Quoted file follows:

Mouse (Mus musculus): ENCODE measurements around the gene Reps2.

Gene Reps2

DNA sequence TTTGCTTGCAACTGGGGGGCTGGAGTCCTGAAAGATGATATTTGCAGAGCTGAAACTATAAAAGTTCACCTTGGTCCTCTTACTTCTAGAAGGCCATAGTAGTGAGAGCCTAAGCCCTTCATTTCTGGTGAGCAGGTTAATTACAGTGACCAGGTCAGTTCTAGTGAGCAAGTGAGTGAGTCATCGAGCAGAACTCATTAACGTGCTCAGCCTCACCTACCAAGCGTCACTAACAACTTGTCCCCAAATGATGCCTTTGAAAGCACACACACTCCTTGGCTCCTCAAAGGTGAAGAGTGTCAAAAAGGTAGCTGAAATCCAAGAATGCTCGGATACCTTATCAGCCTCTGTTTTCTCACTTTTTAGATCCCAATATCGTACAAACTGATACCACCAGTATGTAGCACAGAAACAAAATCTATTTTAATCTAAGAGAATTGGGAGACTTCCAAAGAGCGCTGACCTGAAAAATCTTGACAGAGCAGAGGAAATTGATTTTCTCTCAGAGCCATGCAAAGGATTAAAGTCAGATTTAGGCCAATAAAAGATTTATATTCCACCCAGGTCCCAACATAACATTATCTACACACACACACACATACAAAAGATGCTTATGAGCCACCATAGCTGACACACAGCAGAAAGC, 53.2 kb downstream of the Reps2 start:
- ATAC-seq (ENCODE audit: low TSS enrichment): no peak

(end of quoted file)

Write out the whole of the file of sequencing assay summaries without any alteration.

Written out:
Mouse (Mus musculus): ENCODE measurements around the gene Reps2.

Gene Reps2

DNA sequence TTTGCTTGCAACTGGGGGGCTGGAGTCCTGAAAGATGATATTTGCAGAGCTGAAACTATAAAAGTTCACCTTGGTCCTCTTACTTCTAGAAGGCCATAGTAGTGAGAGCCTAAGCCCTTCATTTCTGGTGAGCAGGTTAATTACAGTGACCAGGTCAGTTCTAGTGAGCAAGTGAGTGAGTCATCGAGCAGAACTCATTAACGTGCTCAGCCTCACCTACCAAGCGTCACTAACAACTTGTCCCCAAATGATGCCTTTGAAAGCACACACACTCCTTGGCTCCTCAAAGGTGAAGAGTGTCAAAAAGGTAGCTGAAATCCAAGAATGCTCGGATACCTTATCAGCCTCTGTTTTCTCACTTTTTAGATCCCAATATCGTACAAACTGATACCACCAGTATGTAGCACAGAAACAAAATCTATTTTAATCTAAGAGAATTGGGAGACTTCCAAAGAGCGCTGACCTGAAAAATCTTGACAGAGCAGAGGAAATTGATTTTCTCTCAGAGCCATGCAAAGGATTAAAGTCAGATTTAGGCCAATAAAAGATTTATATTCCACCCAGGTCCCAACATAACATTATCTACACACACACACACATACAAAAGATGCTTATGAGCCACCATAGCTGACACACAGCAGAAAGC, 53.2 kb downstream of the Reps2 start:
- ATAC-seq (ENCODE audit: low TSS enrichment): no peak